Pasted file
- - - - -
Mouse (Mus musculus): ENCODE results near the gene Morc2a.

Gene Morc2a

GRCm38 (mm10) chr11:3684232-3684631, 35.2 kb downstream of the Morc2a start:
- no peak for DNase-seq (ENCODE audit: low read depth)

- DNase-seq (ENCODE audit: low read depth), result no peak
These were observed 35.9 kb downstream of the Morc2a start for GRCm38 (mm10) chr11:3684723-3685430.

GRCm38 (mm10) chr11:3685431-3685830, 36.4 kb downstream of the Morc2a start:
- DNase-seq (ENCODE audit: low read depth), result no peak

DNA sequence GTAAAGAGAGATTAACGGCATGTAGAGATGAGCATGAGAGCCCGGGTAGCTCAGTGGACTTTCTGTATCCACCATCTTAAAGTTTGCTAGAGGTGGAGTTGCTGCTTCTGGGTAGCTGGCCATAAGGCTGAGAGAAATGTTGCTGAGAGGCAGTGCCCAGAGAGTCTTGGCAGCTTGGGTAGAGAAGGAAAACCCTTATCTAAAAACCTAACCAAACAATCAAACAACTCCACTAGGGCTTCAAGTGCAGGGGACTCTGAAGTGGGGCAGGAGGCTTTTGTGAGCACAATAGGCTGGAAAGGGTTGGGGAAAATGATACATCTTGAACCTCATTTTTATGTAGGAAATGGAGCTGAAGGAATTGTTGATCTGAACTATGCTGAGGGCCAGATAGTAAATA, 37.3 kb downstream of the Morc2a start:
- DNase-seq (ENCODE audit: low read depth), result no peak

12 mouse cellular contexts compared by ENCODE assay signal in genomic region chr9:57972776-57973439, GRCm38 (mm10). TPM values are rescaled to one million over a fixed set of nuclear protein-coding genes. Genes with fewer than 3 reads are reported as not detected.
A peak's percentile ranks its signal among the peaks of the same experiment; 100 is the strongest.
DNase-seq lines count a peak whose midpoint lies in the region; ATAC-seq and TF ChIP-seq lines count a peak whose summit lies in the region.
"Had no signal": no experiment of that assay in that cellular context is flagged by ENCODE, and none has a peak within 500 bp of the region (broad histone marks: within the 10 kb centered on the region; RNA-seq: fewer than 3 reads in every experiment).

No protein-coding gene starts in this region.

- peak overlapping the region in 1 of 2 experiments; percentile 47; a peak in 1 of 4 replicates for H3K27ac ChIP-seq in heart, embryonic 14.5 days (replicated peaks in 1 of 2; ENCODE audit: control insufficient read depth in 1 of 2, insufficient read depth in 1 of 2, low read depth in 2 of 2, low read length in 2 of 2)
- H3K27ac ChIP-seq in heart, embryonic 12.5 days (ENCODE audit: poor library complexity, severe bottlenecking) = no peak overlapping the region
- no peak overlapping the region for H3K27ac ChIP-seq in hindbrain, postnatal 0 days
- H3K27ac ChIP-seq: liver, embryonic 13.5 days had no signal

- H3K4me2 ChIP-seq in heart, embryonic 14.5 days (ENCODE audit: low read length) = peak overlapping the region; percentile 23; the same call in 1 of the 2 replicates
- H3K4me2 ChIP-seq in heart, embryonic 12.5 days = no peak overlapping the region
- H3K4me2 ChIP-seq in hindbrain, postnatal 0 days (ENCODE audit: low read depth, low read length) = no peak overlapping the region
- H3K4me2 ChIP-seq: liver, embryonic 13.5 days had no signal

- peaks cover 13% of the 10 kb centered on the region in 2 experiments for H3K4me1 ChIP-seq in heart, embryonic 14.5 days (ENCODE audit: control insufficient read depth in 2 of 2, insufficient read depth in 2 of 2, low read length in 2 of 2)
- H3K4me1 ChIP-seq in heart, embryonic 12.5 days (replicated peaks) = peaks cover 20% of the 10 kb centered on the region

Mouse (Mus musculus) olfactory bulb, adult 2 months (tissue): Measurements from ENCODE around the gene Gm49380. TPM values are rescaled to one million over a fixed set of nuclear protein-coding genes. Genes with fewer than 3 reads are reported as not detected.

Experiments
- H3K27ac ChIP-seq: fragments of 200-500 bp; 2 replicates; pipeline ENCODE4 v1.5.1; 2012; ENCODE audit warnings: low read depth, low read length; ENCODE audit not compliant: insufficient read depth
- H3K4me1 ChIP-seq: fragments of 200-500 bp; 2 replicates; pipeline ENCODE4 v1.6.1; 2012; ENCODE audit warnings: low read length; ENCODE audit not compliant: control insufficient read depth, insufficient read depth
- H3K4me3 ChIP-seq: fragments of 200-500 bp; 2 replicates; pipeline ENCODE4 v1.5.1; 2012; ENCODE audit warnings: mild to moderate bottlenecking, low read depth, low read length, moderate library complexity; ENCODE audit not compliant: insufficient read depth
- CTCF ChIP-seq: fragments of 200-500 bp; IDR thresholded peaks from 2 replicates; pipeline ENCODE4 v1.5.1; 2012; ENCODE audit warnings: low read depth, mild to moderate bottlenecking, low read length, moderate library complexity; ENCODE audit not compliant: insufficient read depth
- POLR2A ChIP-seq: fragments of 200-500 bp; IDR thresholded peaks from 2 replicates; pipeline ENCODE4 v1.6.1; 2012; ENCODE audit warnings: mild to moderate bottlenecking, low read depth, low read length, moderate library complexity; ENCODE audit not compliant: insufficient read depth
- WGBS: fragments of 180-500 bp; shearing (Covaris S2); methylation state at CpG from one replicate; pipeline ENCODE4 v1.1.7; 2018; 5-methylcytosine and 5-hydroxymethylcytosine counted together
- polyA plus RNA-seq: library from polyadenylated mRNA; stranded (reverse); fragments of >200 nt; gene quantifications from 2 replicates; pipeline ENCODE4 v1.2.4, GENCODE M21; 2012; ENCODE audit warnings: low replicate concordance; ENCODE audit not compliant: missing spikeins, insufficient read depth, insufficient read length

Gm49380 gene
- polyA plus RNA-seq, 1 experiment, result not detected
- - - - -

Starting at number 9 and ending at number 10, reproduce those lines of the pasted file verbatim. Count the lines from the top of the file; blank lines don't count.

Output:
DNA sequence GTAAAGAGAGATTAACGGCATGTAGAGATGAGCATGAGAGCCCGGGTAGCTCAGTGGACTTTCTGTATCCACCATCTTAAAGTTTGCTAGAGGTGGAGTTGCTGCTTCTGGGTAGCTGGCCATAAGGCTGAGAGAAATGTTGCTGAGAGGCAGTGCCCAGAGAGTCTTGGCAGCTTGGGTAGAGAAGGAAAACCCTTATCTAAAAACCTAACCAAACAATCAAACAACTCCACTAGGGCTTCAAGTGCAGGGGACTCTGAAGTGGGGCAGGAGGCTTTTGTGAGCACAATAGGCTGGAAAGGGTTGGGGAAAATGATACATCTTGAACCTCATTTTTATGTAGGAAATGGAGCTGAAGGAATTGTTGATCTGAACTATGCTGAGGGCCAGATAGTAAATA, 37.3 kb downstream of the Morc2a start:
- DNase-seq (ENCODE audit: low read depth), result no peak